Root Crown Excavation

Root Crown Excavation


One of the most common tree problems I encounter is a root flare that has been covered with soil. This

When a tree's root flare is not visible, that means the root flare has been covered by fill soil. This can cause a series of problems for the tree.

When a tree’s root flare is not visible, that means the root flare has been covered by fill soil. This can cause a series of problems for the tree.

problem can be caused by planting a tree too deeply or by adding fill soil over the natural grade and root flares at the base of the trunk. Adding fill soil over the tree roots within the dripline is often detrimental to tree health. But fill soil added to the base of a tree is especially damaging over the long term. The fill soil over the root flares can cause the bark and cambium layer in the trunk and root flares to decay. The trunk cannot tolerate constantly moist soil like root tissue can. No root flares are evident in the photo above indicating fill soil has been added. In the photo fill soil along with the restricted root space and the very probable construction damage do not provide a good prognosis for the long term survival of the tree.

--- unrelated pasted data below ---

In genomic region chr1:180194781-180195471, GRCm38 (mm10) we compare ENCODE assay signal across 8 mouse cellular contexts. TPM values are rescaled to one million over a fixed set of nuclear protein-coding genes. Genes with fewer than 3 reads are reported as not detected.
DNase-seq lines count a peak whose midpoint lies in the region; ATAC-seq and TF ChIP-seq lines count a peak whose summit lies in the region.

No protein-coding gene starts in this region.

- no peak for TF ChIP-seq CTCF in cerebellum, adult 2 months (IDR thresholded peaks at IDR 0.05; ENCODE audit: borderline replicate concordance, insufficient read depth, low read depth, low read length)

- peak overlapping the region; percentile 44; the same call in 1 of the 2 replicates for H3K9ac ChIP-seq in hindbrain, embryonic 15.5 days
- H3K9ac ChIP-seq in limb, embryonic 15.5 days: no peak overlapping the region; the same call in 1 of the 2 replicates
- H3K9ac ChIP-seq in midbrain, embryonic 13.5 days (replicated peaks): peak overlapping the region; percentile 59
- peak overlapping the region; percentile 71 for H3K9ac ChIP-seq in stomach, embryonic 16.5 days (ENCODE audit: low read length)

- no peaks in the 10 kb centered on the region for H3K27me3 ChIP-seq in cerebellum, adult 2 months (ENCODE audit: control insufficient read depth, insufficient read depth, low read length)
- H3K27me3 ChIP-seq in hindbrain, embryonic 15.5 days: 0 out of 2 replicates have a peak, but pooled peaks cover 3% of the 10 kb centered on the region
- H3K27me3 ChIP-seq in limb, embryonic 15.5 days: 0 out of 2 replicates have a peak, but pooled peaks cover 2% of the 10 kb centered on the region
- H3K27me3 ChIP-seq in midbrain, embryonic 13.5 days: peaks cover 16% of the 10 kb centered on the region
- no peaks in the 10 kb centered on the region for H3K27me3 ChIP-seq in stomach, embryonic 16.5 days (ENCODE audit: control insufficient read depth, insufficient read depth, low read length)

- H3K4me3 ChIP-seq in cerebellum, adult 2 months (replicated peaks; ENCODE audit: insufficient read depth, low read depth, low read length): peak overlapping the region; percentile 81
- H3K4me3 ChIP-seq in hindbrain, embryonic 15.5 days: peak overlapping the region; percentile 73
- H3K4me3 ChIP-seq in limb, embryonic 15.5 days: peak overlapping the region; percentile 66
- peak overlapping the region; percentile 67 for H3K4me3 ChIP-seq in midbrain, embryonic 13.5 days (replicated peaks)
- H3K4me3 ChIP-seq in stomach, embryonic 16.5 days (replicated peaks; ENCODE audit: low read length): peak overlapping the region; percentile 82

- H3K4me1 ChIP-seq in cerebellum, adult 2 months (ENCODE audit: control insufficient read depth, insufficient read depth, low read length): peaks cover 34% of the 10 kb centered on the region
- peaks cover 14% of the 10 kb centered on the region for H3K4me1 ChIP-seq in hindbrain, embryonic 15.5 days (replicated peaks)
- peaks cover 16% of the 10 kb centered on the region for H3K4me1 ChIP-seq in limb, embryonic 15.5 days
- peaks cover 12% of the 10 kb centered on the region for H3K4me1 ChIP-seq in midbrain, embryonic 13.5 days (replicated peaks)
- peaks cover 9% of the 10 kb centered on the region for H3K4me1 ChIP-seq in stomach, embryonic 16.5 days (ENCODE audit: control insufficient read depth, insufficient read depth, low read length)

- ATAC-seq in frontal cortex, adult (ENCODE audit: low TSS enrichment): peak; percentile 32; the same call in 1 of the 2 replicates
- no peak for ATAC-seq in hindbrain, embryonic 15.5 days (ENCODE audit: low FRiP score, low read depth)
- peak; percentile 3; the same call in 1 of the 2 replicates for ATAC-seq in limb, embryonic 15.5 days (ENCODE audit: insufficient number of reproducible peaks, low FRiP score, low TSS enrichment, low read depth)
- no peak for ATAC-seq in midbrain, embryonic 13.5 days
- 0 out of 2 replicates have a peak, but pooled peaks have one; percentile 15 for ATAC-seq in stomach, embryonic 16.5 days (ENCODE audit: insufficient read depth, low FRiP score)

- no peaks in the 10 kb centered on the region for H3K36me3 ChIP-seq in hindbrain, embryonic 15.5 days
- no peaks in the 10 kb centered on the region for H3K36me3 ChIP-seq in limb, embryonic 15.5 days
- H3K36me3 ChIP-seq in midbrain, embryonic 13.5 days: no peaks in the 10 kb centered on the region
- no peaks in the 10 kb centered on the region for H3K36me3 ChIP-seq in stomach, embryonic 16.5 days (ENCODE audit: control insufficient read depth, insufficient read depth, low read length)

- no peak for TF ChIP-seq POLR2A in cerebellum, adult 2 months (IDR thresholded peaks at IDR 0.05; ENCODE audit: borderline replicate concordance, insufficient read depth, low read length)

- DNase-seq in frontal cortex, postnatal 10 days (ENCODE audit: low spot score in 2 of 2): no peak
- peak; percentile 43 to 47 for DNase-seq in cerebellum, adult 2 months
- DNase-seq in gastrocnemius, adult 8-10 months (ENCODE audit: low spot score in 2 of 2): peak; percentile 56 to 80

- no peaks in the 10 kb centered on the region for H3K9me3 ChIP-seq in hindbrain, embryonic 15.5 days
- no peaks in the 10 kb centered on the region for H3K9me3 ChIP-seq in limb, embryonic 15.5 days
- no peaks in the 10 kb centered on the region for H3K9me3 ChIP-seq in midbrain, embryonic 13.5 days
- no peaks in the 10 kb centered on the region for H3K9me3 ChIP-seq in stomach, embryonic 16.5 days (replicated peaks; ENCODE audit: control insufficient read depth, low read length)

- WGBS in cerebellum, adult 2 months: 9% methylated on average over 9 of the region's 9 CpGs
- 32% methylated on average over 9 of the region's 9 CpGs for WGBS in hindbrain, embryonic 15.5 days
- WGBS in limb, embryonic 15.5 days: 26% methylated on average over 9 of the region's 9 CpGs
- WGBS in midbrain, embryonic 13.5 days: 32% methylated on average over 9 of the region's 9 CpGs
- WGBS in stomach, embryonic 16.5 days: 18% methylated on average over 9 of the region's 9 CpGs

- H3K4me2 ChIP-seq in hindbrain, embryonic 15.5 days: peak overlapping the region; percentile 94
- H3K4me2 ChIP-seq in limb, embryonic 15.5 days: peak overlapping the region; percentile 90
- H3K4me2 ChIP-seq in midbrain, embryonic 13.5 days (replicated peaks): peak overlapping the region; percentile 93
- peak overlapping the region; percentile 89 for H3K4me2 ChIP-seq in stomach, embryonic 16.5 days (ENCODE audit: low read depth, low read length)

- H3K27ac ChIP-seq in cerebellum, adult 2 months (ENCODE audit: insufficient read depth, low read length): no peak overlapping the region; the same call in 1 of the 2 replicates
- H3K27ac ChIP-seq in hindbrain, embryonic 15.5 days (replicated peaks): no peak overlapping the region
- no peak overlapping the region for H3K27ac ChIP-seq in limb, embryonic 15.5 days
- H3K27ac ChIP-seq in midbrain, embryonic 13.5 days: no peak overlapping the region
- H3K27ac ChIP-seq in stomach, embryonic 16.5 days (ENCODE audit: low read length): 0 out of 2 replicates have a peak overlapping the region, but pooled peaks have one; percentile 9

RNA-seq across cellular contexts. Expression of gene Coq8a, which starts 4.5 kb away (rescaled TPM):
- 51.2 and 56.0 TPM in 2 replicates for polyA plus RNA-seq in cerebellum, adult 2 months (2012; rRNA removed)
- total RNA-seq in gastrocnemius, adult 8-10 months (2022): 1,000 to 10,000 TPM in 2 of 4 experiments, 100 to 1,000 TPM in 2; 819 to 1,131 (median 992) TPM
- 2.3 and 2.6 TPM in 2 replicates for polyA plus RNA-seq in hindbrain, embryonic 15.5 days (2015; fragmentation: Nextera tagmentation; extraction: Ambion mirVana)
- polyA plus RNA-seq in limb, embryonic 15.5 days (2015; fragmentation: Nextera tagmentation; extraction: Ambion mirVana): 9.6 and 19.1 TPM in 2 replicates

Another problem caused by fill soil over the root flare is the formation of stem girdling roots that can cut off circulation in the root flares and portions of the trunk.

An Air Spade or Air Knife is the tool of choice to loosen fill soil and move it away from the trunk.

An Air Spade or Air Knife is the tool of choice to loosen fill soil and move it away from the trunk.

For additional information and photos on root crown excavation under mulch volcanoes, go to the What Goes on Under Mulch Volcanoes blog on this website. For more information on stem girdling roots and circling roots, go to the Transplanting Section of this web site.

 

A root crown excavation can expose hidden stem girdling roots which grow around the base of the trunk and over a root flare gradually strangling the tree.

A root crown excavation can expose hidden stem girdling roots which grow around the base of the trunk and over a root flare gradually strangling the tree.